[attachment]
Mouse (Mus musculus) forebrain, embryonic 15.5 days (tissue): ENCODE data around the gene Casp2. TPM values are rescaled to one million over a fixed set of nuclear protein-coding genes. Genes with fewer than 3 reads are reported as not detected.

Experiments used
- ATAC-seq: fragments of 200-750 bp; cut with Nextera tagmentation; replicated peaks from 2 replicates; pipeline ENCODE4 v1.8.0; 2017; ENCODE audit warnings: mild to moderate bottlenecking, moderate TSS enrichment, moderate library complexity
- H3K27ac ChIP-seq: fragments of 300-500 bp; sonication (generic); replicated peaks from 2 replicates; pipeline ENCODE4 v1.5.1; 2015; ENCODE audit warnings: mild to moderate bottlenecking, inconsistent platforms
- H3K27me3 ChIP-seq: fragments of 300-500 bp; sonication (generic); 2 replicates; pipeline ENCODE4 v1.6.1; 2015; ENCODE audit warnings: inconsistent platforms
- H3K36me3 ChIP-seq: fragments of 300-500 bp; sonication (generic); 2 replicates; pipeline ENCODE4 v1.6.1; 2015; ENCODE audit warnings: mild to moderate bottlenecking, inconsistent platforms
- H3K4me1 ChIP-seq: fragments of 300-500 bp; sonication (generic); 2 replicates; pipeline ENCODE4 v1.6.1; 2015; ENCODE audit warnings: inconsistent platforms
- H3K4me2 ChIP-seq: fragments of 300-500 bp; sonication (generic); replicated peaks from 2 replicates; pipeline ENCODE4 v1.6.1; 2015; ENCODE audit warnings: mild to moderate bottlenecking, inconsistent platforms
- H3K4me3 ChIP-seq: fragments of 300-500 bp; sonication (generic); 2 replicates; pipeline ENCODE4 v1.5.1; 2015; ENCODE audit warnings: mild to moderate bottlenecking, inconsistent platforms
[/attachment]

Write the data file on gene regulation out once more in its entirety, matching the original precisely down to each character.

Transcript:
Mouse (Mus musculus) forebrain, embryonic 15.5 days (tissue): ENCODE data around the gene Casp2. TPM values are rescaled to one million over a fixed set of nuclear protein-coding genes. Genes with fewer than 3 reads are reported as not detected.

Experiments used
- ATAC-seq: fragments of 200-750 bp; cut with Nextera tagmentation; replicated peaks from 2 replicates; pipeline ENCODE4 v1.8.0; 2017; ENCODE audit warnings: mild to moderate bottlenecking, moderate TSS enrichment, moderate library complexity
- H3K27ac ChIP-seq: fragments of 300-500 bp; sonication (generic); replicated peaks from 2 replicates; pipeline ENCODE4 v1.5.1; 2015; ENCODE audit warnings: mild to moderate bottlenecking, inconsistent platforms
- H3K27me3 ChIP-seq: fragments of 300-500 bp; sonication (generic); 2 replicates; pipeline ENCODE4 v1.6.1; 2015; ENCODE audit warnings: inconsistent platforms
- H3K36me3 ChIP-seq: fragments of 300-500 bp; sonication (generic); 2 replicates; pipeline ENCODE4 v1.6.1; 2015; ENCODE audit warnings: mild to moderate bottlenecking, inconsistent platforms
- H3K4me1 ChIP-seq: fragments of 300-500 bp; sonication (generic); 2 replicates; pipeline ENCODE4 v1.6.1; 2015; ENCODE audit warnings: inconsistent platforms
- H3K4me2 ChIP-seq: fragments of 300-500 bp; sonication (generic); replicated peaks from 2 replicates; pipeline ENCODE4 v1.6.1; 2015; ENCODE audit warnings: mild to moderate bottlenecking, inconsistent platforms
- H3K4me3 ChIP-seq: fragments of 300-500 bp; sonication (generic); 2 replicates; pipeline ENCODE4 v1.5.1; 2015; ENCODE audit warnings: mild to moderate bottlenecking, inconsistent platforms